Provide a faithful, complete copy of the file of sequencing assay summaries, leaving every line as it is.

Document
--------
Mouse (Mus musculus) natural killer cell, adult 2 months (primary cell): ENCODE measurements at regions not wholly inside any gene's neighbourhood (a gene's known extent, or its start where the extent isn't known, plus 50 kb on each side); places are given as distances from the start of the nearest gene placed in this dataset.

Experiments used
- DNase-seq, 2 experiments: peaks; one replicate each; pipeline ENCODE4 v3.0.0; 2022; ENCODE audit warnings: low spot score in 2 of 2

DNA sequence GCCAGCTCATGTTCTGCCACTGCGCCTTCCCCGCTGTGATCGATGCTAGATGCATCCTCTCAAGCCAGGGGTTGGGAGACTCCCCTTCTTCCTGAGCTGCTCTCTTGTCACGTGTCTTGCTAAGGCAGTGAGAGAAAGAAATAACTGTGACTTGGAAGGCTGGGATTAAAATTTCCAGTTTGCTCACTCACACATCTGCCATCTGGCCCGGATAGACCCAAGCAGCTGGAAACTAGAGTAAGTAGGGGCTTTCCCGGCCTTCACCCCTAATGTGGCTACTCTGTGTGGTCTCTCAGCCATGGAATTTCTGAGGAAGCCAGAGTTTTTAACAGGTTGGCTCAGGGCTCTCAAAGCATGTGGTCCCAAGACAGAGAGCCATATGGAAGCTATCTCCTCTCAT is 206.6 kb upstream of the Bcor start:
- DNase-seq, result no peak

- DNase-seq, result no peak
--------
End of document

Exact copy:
Mouse (Mus musculus) natural killer cell, adult 2 months (primary cell): ENCODE measurements at regions not wholly inside any gene's neighbourhood (a gene's known extent, or its start where the extent isn't known, plus 50 kb on each side); places are given as distances from the start of the nearest gene placed in this dataset.

Experiments used
- DNase-seq, 2 experiments: peaks; one replicate each; pipeline ENCODE4 v3.0.0; 2022; ENCODE audit warnings: low spot score in 2 of 2

DNA sequence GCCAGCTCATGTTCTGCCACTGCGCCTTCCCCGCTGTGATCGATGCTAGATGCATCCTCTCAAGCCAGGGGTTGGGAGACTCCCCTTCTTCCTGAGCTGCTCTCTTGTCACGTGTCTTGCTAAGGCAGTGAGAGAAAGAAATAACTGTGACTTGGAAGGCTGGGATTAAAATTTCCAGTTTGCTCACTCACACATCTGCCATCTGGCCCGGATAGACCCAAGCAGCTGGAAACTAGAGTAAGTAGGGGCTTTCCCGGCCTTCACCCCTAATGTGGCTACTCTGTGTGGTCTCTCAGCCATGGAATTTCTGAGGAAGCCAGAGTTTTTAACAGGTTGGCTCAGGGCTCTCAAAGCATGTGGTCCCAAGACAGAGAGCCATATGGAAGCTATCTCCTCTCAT is 206.6 kb upstream of the Bcor start:
- DNase-seq, result no peak

- DNase-seq, result no peak